Fifteen years after the enactment of Cabotage Act, foreign shipping lines are still setting the tone for local ship owners as the Nigerian Maritime Administration and Safety Agency (NIMASA) failed to address challenges in the sector. BAYO AKOMOLAFE reports
Carriage of liquid cargoes by local ship owners has become a nightmare because of the flagrant abuse of waiver clause in the Coastal and Inland Shipping Act 2003 enjoyed by foreign shipping lines.
The act was established to promote indigenous shipping but in contradiction, foreign liners are the ones benefitting from the country’s coastal trade.
It was gathered that the allocation and carriage of liquid cargoes and other shipping services that fall under the coastal shipping regime have been dominated by foreign ship owners as the apex maritime regulator, NIMASA, failed to protect the local shipping lines.
Also, a vetting regime has been introduced in the selection of vessels that are used in coastal distribution of wet cargoes, such as petroleum products. It was learnt that foreign vessels, which bring the cargo to the country, were the ones dictating which vessel carries the cargo for distribution under the vetting regime.
This strategy has thrown many indigenous shipping companies out of business, as many of them are not selected in the process.
A former Director General of the agency, Patrick Akpobolokemi, had said that average cargo traffic of 152 million metric tons worth over $5 billion in freight earnings was being generated in the country annually.
He noted that over 90 per cent of this income was earned by foreign shipping companies.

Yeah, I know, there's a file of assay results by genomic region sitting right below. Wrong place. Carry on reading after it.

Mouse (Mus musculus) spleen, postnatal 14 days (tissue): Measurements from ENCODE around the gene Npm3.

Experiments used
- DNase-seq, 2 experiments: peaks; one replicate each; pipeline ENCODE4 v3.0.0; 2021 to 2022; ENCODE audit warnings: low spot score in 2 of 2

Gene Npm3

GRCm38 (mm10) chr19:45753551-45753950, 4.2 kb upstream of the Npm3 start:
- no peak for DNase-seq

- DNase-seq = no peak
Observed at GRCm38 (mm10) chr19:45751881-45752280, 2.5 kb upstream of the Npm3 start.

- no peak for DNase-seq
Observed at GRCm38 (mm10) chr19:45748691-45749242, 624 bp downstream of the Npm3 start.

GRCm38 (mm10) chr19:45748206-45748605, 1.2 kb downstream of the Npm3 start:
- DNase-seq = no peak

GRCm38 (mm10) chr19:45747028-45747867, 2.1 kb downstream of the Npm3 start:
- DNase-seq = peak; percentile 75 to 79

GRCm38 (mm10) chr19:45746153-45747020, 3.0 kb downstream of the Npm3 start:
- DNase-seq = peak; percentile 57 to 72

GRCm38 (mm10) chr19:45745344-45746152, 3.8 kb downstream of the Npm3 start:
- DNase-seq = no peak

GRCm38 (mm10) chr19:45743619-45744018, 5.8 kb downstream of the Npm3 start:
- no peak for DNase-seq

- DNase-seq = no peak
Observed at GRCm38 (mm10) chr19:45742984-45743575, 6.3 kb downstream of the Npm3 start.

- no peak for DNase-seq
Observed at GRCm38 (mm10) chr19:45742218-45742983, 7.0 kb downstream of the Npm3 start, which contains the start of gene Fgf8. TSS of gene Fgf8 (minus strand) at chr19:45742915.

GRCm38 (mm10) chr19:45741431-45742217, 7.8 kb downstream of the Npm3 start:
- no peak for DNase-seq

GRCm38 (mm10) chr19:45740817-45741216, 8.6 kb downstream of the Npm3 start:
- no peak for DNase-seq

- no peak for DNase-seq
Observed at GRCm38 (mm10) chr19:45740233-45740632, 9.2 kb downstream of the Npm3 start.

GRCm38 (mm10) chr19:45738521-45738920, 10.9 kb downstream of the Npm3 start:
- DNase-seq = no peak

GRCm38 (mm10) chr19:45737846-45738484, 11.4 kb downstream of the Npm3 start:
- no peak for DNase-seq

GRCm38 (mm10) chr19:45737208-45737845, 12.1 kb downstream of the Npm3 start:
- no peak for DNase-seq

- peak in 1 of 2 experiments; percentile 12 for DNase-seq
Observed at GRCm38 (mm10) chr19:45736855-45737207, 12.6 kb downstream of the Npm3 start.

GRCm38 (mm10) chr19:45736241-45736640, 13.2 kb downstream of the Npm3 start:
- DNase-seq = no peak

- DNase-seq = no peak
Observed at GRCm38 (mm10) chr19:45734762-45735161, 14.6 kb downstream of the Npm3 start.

Also, at a recent stakeholders’ forum in Abuja, the Director General of the agency, Dr, Dakuku Peterside, said that Nigeria was one of the major exporters of oil and gas resource in the world.
He explained that the country had an average output of 1.92 million barrels of crude oil per day, which generates huge freight for carriers.
However, the director general admitted that indigenous shipping operators had insignificant share of the freight earned from the carriage of Nigeria’s crude compared to foreigners.
Dakuku also said that members of Organisation of the Petroleum Exporting Countries (OPEC) such as Iran, Indonesia, Algeria, Kuwait, Angola, Venezuela, UAE and Libya allowed indigenous operators to participate actively in shipment of crude oil, stating that with the right policies in place, Nigeria could build its own capacity and one of this is the change of terms of trade for Nigeria’s benefit.
Echoing him at the forum, the Group Managing Director of the Nigerian National Petroleum Corporation (NNPC), Dr. Maikanti Baru, said that the corporation did not have any reason not to allow Nigerians lift crude.
It was learnt that foreign vessels banned in Europe, which are not supposed to operate on the nation’s waters are in fact leading and dictating in the distribution of imported petroleum products in the country’s waters.
Local shipowners said that the practice goes through various manipulations of the system with the situation worsened by the failure of NIMASA to check the perpetrators.
The President of Nigerian Shipowners Association (NISA), Capt. Niyi Labinjo, said that because of the failure of the regulatory body, Nigeria was losing N2 trillion annually to foreign liners.
He explained that 60 vessels belonging to Nigerians out of 600 vessels were jobless.
Labinjo said that some of the companies were seriously struggling, adding they had been working with less than 20 per cent of their workforce.
President of Shipowners Association of Nigeria (SOAN), Greg Ogbeifun, expressed displeasure over the challenges facing indigenous ship owners and the turn of event in the industry in the last two years.
He noted that indigenous tonnage had gone down, while seafarers were going out of job.
According to him, most ship owners were unable to meet their obligations to the financing banks, leading to loss of jobs and failed businesses.
The president said that what was needed to grow the Nigerian shipping industry and the economy was government support for Cost Insurance and Freight (CIF), which will enable them lift Nigerian crude and ultimately boost indigenous capacity.
There is need by government to change its terms of trade in order to promote indigenous coastal shipping and local content policy.
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